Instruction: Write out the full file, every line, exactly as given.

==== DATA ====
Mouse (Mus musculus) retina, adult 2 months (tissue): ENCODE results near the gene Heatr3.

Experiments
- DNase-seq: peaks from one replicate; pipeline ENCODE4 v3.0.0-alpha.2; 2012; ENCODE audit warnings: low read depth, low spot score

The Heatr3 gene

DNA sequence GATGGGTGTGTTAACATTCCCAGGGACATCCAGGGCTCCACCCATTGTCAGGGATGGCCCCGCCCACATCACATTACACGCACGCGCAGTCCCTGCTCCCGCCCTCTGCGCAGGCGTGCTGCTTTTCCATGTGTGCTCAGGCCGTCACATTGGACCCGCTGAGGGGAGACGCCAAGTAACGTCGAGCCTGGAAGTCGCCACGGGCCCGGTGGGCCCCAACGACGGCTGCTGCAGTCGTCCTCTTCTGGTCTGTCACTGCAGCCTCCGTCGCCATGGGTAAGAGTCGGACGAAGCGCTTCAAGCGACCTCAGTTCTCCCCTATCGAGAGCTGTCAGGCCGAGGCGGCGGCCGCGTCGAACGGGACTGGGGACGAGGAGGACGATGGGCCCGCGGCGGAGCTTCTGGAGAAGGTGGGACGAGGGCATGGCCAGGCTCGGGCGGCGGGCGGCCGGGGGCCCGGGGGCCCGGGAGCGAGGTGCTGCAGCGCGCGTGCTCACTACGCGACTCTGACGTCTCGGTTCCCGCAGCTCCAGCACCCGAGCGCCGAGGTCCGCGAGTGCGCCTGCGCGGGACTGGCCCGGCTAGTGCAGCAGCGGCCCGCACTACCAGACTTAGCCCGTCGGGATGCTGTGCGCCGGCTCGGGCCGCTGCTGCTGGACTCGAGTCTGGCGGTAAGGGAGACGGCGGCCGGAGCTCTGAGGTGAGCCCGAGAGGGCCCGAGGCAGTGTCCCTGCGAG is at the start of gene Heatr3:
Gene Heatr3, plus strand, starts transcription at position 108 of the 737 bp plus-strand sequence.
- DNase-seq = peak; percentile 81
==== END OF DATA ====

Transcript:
Mouse (Mus musculus) retina, adult 2 months (tissue): ENCODE results near the gene Heatr3.

Experiments
- DNase-seq: peaks from one replicate; pipeline ENCODE4 v3.0.0-alpha.2; 2012; ENCODE audit warnings: low read depth, low spot score

The Heatr3 gene

DNA sequence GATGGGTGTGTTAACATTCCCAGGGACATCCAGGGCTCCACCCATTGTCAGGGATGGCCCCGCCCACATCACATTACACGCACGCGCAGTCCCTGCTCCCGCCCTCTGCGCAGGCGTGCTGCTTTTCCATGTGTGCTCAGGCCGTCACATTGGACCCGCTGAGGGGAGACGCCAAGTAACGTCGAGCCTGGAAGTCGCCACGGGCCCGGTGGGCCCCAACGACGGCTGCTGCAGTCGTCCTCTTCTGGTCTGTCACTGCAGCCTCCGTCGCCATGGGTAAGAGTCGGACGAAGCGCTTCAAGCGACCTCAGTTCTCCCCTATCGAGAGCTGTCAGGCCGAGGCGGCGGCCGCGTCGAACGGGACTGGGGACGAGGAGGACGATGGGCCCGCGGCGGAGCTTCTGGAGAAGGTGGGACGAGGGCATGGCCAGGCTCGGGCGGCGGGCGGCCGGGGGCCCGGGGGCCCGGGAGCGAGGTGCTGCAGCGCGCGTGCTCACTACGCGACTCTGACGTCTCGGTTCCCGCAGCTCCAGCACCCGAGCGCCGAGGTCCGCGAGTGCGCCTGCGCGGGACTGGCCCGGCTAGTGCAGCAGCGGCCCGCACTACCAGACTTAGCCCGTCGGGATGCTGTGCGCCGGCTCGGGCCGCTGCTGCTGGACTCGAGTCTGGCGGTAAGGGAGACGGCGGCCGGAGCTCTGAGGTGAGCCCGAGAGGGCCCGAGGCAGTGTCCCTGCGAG is at the start of gene Heatr3:
Gene Heatr3, plus strand, starts transcription at position 108 of the 737 bp plus-strand sequence.
- DNase-seq = peak; percentile 81